The UK government’s coronavirus response has left the poorest to shoulder the most economic risk and will widen inequality across UK, according to a think tank.
Up to 45% of the net cost of the government’s furlough scheme will be spent on rent and debt repayments to landlords, banks and other lenders, according to the Institute for Public Policy Research (IPPR).
This would come to a total of £10bn ($12bn) under a three-month shutdown, and £21bn if the lockdown and furlough scheme continued for six months, says a new paper published by IPPR on Wednesday.
Millions of people across the country are experiencing a hit to their incomes, as over 6 million workers have been furloughed on the government’s job retention scheme, and about 1.4 million people had applied for Universal Credit by mid April.
The COVID-19 lockdown will widen inequality across the UK as wealthier households have the opportunity to make significant savings from reduced “discretionary” spending on holidays, hotels, restaurants and cultural and leisure activities. However, as poorer household spend less on these in the first place, they have little room to make such savings.
Most families are seeing little change in the costs of household bills for food, utilities and other essentials as well as the costs of rent, mortgages and other repayments. Even those who take advantage of rent or repayment “holidays” will eventually have to pay off their debts, with additional interest.
Households in the second highest income decile may be saving an extra £189 per week on average, where earners are able to continue working from home, according to IPPR.
At the other end of the scale, those in the second lowest income decile may be adding an average £12 a week to their existing debts, if earners are furloughed on 80% of their salary.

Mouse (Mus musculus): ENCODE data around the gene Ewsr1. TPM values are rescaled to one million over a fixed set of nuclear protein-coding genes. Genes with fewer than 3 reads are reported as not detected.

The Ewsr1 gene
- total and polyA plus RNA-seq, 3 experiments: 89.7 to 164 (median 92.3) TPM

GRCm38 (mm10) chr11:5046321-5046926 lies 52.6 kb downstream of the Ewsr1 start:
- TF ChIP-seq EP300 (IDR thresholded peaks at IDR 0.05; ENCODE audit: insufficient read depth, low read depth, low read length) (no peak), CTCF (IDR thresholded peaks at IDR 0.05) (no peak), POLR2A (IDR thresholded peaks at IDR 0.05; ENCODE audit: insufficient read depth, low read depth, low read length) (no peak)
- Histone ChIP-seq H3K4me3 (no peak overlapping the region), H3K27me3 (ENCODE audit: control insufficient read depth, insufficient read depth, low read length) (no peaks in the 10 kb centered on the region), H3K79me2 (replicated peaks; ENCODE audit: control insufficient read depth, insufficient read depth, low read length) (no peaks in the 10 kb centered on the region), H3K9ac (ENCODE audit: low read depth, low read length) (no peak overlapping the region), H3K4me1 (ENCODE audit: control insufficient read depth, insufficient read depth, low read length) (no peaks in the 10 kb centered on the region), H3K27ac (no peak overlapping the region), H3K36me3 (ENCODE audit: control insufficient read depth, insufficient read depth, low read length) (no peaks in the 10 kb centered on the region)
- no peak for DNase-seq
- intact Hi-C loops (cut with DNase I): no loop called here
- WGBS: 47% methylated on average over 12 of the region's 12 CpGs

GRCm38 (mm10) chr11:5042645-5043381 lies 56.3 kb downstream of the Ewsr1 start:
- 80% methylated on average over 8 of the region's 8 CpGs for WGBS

IPPR says this will result in poorer households shouldering most of the economic impact of the lockdown while landlords and lenders are protected.
The think tank is warning that if families come through the coronavirus crisis less able to spend because their debts are higher, it will take longer for the economy to recover.
“The long-term effects of rising indebtedness on the one hand, and a likely rebound in asset prices on the other, are likely to further widen inequalities between the working poor and the asset-owning wealthy,” IPPR said.
“Without steps to actively redress these inequalities and to ensure the risks of the crisis are fairly shared, the UK’s economic recovery is likely to be slow, uneven and unfair, worsening existing structural imbalances.”
IPPR economists analysed a range of publicly available data, including from the Office for National Statistics and made calculations based on an assessment of the likely changes to household spending during lockdown, including savings in the cost of travel to work for all households.
They are calling on the government to implement short-term measures to ensure that banks, landlords and the wealthy also take their share of the burden.
These include capping interest rates on the state-backed portion of new business loans at 0% or 0.5%, considering bans on dividends and share buybacks so that government support for large businesses does not indirectly subsidise shareholders and highly-paid executives, boosting renters rights by ending “no fault” evictions, and looking at the possibility of a freeze on rent, debts and bills for some struggling households, without new debts accruing, within current legal frameworks.
Carys Roberts, IPPR’s executive director, said: “IPPR’s research finds that while millions of people across the country are seeing a hit to their incomes, the government is under-writing the income of banks and landlords without any obligation to take a similar hit. That amounts to an implicit bailout.
“We mustn’t repeat the mistakes of previous crises, by asking those least able to weather the crisis to make the greatest sacrifices. The economic risks and costs of the shutdown should be shared fairly across society.
“The government must urgently ensure that its programme of support is protecting those who need it. And as we emerge from this crisis, it will be critically important to rebuild a fairer economy, with those whose incomes have been protected contributing more.”